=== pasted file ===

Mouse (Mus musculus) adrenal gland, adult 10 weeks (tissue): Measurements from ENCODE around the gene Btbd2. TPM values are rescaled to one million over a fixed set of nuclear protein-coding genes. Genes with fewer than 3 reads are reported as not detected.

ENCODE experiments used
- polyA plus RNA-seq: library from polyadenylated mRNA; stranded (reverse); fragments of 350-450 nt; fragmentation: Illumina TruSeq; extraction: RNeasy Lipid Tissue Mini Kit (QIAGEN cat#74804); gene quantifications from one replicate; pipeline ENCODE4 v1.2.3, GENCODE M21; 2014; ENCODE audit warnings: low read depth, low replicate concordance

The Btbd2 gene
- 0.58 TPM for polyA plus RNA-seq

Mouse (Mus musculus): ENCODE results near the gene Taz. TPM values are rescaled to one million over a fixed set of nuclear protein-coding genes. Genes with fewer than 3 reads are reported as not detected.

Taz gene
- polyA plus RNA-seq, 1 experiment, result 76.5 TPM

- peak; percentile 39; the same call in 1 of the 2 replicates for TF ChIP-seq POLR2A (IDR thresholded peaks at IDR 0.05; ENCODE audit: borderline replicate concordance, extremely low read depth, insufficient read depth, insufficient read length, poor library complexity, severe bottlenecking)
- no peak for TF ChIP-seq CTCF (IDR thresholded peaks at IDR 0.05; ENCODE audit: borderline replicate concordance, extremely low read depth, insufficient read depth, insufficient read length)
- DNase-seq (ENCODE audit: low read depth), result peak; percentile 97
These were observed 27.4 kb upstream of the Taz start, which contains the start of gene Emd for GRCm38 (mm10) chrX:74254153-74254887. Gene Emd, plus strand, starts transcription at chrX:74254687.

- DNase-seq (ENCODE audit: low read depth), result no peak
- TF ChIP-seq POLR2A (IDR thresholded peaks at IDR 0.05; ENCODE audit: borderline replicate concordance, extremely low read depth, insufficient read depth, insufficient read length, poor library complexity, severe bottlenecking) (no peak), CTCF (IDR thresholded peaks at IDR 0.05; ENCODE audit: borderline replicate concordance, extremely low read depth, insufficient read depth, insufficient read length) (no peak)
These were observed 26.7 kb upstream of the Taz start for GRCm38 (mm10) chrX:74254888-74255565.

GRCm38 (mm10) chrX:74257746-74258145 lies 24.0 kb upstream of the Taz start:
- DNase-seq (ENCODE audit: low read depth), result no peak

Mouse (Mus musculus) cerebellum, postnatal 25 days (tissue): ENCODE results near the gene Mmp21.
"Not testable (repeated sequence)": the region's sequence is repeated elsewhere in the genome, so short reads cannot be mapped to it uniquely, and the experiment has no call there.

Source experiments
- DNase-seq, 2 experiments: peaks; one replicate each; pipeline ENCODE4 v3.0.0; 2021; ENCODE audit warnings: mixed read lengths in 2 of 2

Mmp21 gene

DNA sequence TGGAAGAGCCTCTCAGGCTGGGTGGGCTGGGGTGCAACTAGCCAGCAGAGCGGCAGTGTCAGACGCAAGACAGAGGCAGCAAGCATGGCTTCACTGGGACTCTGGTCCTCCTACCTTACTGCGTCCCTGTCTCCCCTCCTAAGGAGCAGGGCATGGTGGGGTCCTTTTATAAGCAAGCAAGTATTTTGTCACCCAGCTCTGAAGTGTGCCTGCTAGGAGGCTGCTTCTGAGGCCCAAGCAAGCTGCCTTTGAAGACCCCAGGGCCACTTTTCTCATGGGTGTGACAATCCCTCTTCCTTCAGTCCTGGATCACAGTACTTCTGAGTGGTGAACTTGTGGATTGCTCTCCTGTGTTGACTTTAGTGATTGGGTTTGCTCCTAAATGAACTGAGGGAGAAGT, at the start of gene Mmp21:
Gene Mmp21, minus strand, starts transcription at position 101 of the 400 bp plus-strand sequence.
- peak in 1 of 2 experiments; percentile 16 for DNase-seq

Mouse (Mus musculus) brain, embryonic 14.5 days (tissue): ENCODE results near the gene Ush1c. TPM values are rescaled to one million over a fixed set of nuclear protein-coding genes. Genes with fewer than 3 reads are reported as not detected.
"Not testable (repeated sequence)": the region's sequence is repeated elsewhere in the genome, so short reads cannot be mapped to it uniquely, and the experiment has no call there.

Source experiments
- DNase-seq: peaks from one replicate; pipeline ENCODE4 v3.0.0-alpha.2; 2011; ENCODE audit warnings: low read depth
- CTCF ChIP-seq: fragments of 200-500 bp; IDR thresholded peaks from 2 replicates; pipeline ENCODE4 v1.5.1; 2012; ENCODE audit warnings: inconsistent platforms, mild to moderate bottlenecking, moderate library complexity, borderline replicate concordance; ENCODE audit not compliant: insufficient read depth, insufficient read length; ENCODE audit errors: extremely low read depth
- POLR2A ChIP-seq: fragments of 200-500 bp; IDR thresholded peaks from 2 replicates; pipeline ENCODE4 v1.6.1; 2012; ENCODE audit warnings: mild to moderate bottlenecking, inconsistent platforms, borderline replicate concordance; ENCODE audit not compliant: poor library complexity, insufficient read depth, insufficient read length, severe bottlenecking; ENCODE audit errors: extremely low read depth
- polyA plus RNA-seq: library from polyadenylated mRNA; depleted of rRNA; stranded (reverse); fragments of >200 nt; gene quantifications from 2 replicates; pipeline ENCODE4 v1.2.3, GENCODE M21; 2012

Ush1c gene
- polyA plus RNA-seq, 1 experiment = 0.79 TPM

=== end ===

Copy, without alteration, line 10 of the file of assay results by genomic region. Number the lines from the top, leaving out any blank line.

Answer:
- no peak for TF ChIP-seq CTCF (IDR thresholded peaks at IDR 0.05; ENCODE audit: borderline replicate concordance, extremely low read depth, insufficient read depth, insufficient read length)